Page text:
Later, when I was on the interview circuit, I had lots of discussions with people who felt strongly that CD was being misinterpreted, especially for short helical stretches that could be highly transient. I don’t think these questions ever got resolved, and I still have questions about what happens when you’re working with a very small segment. But yeah, Buzz was a ball-buster. He definitely gave me a hard time, but it was interesting nonetheless because he was one of the great experimental masters studying helix formation.
Another aspect of the paper, one that I had kind of forgotten, was your work comparing simulated and experiment folding kinetics. You even built one of the earliest Markov models, a harbinger of all of the MSMs of protein folding that were soon to come from the Pande Lab.
I had audited a stochastics class through the statistics department, and learned about Markov chains and Markov models, just sitting in and listening. It really was like, “oh, this is very much what we’re doing”. At the time, I don’t even think I used the word “Markov model” in the paper. But yeah, that was basically the inspiration; trying to identify all of these different local energy minima and how they connected. It was very much an early Markov model, just without that label.
Yet another remarkable aspect of the paper was that you were able to perform a thorough comparison of many different AMBER force fields. You even proposed a new force field variant, and tested it.
That’s a little sticky [laughs]. That is certainly how we presented it. But to be brutally honest, it was sheerly accidental. During the porting of the AMBER force field to GROMACS, I accidentally mixed the backbone torsions from one force field with another [the AMBER 94 torsions with the AMBER 99 force field]. And, it turned out—at least for the alanine-rich helices we simulated—it did the best job! It turned out to perform poorly for proteins with beta-sheet structure, but it’s one of the force fields I still use and test in my current work.
The idea of using distributed computing for force field validation remains a hot topic today. I can think of several efforts underway to do this on an ongoing basis for small-molecule force fields, for example. To what extent do you feel your work in 2005 set the stage for this work?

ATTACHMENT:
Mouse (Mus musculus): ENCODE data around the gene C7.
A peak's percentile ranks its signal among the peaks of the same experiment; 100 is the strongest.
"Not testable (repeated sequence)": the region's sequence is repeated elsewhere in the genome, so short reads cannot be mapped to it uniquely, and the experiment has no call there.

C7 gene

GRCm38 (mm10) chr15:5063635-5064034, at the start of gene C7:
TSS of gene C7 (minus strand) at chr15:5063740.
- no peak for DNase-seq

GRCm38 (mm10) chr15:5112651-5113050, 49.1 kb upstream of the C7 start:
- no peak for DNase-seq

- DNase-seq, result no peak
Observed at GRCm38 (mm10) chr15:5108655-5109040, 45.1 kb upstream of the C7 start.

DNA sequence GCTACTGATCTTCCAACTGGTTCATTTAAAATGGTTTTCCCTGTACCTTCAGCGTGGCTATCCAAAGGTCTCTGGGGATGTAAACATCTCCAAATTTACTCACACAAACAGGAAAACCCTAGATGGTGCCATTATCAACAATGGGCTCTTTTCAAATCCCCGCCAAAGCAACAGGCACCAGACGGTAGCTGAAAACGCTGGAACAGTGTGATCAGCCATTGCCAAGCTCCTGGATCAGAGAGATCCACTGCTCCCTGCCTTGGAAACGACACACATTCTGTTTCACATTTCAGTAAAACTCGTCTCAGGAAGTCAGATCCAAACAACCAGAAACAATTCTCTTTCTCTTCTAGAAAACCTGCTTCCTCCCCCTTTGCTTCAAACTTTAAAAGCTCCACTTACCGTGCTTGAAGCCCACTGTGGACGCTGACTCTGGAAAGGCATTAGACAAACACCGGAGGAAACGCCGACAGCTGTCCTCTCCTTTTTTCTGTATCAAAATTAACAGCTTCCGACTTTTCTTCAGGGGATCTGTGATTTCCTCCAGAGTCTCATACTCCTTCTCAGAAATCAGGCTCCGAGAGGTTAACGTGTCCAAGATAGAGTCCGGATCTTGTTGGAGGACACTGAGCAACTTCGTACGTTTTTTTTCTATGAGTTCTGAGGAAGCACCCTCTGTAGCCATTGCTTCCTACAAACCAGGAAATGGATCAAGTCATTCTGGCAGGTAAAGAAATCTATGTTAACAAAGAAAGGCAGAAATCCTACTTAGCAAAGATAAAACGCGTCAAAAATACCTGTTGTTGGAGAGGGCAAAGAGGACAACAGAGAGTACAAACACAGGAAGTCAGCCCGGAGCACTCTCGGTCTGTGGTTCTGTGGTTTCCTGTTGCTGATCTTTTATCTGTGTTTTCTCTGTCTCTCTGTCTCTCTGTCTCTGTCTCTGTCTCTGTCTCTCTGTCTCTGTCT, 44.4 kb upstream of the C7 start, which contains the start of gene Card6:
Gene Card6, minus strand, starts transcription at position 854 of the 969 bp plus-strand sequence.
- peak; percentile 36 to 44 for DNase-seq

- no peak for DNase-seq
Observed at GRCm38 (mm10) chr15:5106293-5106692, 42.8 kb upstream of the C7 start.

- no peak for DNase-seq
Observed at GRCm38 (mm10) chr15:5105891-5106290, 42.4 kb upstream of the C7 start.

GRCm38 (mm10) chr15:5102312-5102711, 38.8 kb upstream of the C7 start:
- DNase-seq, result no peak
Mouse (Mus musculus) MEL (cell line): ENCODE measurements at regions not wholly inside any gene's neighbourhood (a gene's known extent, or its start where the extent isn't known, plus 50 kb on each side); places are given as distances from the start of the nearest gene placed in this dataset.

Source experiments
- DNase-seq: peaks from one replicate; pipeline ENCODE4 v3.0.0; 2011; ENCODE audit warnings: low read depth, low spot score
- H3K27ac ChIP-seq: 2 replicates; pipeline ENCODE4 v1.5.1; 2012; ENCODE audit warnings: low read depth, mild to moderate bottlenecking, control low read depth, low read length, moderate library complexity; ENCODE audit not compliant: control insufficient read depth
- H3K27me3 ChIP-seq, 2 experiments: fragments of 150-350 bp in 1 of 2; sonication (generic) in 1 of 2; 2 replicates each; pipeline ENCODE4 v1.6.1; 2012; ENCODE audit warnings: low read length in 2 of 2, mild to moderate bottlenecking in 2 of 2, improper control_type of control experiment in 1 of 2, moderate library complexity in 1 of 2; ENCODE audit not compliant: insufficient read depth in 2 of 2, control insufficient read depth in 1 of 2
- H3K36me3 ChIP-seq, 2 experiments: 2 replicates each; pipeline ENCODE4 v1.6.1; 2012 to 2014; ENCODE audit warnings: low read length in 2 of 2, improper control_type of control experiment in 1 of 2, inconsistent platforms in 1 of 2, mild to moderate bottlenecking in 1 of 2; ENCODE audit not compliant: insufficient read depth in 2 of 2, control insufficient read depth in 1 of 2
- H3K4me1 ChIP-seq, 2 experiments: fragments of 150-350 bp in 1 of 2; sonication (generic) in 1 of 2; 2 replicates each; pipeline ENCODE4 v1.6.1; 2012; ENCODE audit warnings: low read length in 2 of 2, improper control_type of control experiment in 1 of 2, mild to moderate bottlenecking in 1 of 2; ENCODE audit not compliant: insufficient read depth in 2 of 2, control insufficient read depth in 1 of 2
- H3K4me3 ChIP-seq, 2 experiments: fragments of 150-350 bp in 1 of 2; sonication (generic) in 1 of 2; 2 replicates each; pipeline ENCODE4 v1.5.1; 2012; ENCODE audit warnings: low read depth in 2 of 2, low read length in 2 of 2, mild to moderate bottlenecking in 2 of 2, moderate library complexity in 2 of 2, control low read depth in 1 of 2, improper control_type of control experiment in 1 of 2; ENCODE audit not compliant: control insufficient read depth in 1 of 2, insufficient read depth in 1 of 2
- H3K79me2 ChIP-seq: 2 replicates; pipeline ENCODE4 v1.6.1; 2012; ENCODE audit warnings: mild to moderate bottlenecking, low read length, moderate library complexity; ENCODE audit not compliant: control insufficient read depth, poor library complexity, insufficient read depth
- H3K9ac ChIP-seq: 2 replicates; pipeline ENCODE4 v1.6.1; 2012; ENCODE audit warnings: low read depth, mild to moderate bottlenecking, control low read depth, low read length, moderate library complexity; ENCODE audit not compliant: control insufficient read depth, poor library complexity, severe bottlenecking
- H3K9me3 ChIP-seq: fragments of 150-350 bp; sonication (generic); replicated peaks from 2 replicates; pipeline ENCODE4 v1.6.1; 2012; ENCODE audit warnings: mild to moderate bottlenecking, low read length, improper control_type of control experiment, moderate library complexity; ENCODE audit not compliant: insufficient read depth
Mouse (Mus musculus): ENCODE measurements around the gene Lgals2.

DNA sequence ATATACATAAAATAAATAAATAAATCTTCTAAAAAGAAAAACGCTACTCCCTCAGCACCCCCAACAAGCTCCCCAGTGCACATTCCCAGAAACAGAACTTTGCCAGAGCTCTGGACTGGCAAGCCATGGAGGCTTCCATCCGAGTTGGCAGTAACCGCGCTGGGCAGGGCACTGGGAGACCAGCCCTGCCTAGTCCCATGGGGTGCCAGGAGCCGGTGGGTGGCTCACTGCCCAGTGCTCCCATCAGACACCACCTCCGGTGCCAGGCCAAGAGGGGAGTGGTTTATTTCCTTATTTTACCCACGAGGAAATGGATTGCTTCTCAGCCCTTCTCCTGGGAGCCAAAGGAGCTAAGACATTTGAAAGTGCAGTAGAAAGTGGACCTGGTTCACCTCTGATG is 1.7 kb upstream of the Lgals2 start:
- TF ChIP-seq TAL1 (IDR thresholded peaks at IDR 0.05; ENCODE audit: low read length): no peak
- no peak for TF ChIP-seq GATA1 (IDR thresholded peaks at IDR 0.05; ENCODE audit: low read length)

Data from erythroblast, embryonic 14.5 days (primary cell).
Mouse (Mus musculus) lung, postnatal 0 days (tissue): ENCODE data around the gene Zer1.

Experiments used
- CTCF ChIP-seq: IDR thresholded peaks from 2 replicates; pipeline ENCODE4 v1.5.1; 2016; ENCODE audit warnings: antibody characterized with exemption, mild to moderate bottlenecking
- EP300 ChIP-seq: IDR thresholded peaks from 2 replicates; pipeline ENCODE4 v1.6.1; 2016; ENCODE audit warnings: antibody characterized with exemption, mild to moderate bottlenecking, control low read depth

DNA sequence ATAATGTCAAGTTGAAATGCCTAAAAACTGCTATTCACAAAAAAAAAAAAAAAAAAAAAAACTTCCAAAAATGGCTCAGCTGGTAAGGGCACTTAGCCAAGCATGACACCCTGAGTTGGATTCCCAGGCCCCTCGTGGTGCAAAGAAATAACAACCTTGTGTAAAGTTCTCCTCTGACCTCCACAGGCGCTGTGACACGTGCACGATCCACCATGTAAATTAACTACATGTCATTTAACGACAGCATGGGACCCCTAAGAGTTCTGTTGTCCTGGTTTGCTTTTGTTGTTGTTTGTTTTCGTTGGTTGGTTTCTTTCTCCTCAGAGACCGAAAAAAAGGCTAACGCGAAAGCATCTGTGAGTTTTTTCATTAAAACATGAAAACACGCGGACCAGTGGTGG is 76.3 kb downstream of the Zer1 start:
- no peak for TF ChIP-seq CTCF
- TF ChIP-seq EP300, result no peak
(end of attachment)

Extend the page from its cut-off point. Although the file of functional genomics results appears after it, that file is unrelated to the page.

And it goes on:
I’ve seen a lot of AMBER variant papers published, but I don’t think anybody’s come close to the sampling. Perhaps people are coming close, though; I haven’t been looking at those papers in the last few years. Force field validation and testing is certainly much easier to do today using high-performance computing resources than it was 15 years ago. It’s interesting to see the directions in which people have taken it. I feel like it’s really moved forward in the last 15 or 16 years since then, and probably will continue to do so.
It’s really interesting to contrast the early Folding@home work, where the focus was more on basic science questions, with today’s work, where the mission is more intentionally aimed at treating and understanding disease, and computational drug discovery.
In those early days, we talked a lot about the mission [to cure diseases], but I don’t think any of that happened right away. I mean, I was Vijay [Pande]’s, like, third student. So, he was just starting his second year [as an Assistant Professor] and at that point, Folding@home was going to come out the following year. In those early days, the mission [of curing diseases] was much more easy to spin. It was the direction we were going to go, but I don’t think it really happened, not at least while I was there.
It’s really cool to see that Folding@home is moving more toward that early mission, contributing to medical science in this way, and see it actually happening.
(1) The Lifson-Roig model is a statistical-mechanical model describing the probability of the amino acid residues in an alpha helix to be in a particular pattern of helix vs. coil conformations. There are two main parameters of this model: one to describe the propensity of helix nucleation, and the other describing the propensity of elongation for a helix that has already been templated. Like larger proteins, alpha-helices often fold cooperatively (in an all-or-nothing fashion); this is because it is unfavorable to nucleate a helix, but once it has been nucleated, elongation is favorable.